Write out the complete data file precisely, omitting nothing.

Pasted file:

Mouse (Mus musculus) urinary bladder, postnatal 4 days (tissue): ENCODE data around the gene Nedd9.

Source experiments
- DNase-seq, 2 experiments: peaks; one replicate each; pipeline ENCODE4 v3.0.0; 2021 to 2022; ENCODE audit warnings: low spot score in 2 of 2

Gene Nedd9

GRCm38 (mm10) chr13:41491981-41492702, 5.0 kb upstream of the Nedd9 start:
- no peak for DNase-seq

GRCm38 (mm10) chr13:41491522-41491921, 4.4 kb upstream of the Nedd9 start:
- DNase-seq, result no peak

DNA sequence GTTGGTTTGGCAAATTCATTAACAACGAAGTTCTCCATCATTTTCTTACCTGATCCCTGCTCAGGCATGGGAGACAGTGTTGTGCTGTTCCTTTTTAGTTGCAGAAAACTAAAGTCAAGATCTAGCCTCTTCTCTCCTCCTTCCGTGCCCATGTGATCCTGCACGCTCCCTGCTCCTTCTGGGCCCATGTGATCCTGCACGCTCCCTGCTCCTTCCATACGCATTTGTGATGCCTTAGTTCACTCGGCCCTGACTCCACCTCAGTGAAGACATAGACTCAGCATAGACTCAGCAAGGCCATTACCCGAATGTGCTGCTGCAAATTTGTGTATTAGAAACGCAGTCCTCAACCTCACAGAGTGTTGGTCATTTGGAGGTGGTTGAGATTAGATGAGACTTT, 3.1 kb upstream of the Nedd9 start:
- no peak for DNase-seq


Mouse (Mus musculus) urinary bladder, postnatal 4 days (tissue): ENCODE data around the gene Nedd9.

Source experiments
- DNase-seq, 2 experiments: peaks; one replicate each; pipeline ENCODE4 v3.0.0; 2021 to 2022; ENCODE audit warnings: low spot score in 2 of 2

Gene Nedd9

GRCm38 (mm10) chr13:41491981-41492702, 5.0 kb upstream of the Nedd9 start:
- no peak for DNase-seq

GRCm38 (mm10) chr13:41491522-41491921, 4.4 kb upstream of the Nedd9 start:
- DNase-seq, result no peak

DNA sequence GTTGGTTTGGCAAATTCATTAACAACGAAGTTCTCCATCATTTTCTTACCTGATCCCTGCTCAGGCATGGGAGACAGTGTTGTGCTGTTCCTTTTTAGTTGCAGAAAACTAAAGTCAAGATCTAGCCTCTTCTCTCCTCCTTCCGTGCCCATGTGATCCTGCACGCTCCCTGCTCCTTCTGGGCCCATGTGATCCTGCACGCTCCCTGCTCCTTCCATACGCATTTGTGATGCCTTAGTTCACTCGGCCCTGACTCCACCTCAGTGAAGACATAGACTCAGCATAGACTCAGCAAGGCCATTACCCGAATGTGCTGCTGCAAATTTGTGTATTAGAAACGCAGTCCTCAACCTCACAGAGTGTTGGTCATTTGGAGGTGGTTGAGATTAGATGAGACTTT, 3.1 kb upstream of the Nedd9 start:
- no peak for DNase-seq